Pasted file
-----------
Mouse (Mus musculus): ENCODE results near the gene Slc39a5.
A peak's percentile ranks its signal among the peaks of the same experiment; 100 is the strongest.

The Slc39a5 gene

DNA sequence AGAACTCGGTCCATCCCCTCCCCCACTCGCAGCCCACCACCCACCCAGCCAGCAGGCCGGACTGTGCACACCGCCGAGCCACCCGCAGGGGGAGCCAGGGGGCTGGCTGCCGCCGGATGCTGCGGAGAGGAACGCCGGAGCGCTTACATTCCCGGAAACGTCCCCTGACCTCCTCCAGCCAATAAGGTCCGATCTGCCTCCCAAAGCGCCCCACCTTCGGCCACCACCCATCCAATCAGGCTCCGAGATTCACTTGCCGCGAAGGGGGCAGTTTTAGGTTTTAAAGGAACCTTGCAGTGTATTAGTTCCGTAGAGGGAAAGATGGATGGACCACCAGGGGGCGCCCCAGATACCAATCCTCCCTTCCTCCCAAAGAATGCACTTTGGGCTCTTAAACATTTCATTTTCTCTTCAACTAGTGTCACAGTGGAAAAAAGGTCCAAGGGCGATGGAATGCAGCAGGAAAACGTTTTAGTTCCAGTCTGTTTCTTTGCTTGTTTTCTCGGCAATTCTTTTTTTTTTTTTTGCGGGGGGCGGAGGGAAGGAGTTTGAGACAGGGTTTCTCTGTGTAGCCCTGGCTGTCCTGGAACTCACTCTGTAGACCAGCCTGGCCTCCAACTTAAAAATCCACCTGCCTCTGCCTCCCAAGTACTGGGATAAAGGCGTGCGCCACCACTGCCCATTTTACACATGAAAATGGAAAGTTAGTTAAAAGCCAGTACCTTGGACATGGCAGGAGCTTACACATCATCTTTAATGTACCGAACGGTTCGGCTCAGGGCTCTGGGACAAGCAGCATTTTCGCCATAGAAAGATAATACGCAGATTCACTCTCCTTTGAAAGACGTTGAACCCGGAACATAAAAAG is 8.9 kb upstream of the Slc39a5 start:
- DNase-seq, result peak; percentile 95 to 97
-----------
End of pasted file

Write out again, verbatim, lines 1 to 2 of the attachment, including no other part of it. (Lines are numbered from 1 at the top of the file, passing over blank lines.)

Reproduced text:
Mouse (Mus musculus): ENCODE results near the gene Slc39a5.
A peak's percentile ranks its signal among the peaks of the same experiment; 100 is the strongest.